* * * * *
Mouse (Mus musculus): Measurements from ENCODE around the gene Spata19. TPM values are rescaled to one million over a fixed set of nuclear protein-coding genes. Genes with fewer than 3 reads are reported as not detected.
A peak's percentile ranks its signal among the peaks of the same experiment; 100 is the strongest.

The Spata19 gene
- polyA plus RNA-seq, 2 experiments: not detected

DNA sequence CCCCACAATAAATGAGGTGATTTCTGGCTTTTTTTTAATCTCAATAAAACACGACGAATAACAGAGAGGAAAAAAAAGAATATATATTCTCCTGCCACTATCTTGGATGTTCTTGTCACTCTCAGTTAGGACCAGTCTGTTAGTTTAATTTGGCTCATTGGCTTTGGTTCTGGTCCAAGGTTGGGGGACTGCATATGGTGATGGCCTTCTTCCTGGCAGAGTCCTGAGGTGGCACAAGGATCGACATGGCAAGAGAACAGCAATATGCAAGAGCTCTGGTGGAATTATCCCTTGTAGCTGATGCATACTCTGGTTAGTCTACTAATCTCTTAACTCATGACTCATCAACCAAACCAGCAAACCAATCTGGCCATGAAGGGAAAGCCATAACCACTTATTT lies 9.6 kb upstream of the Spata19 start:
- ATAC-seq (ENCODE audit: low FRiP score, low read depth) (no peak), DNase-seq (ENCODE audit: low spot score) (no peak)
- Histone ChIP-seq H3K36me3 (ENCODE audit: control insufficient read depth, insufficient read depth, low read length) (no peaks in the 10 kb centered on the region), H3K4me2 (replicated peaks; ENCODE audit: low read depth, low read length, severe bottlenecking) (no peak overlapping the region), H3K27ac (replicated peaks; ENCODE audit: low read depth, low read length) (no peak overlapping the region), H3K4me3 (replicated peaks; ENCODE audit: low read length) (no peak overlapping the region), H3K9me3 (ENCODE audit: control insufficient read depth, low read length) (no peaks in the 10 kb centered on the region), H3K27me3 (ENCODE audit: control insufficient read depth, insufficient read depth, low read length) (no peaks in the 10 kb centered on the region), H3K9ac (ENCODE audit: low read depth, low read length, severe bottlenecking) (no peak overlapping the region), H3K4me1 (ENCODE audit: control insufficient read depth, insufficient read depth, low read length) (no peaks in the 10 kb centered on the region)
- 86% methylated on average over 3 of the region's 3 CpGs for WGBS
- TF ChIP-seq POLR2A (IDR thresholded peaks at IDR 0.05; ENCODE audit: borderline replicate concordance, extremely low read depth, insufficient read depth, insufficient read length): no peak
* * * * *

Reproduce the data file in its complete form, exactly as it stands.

Mouse (Mus musculus): Measurements from ENCODE around the gene Spata19. TPM values are rescaled to one million over a fixed set of nuclear protein-coding genes. Genes with fewer than 3 reads are reported as not detected.
A peak's percentile ranks its signal among the peaks of the same experiment; 100 is the strongest.

The Spata19 gene
- polyA plus RNA-seq, 2 experiments: not detected

DNA sequence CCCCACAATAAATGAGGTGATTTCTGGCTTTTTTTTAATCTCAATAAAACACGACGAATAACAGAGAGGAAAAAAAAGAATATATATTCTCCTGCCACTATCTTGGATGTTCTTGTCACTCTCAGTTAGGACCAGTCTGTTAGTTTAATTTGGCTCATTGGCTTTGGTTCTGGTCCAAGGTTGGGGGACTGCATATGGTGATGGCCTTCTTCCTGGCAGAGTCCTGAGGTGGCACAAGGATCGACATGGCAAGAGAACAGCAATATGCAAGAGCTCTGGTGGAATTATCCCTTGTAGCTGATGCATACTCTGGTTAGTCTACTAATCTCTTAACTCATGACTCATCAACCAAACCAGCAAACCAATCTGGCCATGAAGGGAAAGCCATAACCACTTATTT lies 9.6 kb upstream of the Spata19 start:
- ATAC-seq (ENCODE audit: low FRiP score, low read depth) (no peak), DNase-seq (ENCODE audit: low spot score) (no peak)
- Histone ChIP-seq H3K36me3 (ENCODE audit: control insufficient read depth, insufficient read depth, low read length) (no peaks in the 10 kb centered on the region), H3K4me2 (replicated peaks; ENCODE audit: low read depth, low read length, severe bottlenecking) (no peak overlapping the region), H3K27ac (replicated peaks; ENCODE audit: low read depth, low read length) (no peak overlapping the region), H3K4me3 (replicated peaks; ENCODE audit: low read length) (no peak overlapping the region), H3K9me3 (ENCODE audit: control insufficient read depth, low read length) (no peaks in the 10 kb centered on the region), H3K27me3 (ENCODE audit: control insufficient read depth, insufficient read depth, low read length) (no peaks in the 10 kb centered on the region), H3K9ac (ENCODE audit: low read depth, low read length, severe bottlenecking) (no peak overlapping the region), H3K4me1 (ENCODE audit: control insufficient read depth, insufficient read depth, low read length) (no peaks in the 10 kb centered on the region)
- 86% methylated on average over 3 of the region's 3 CpGs for WGBS
- TF ChIP-seq POLR2A (IDR thresholded peaks at IDR 0.05; ENCODE audit: borderline replicate concordance, extremely low read depth, insufficient read depth, insufficient read length): no peak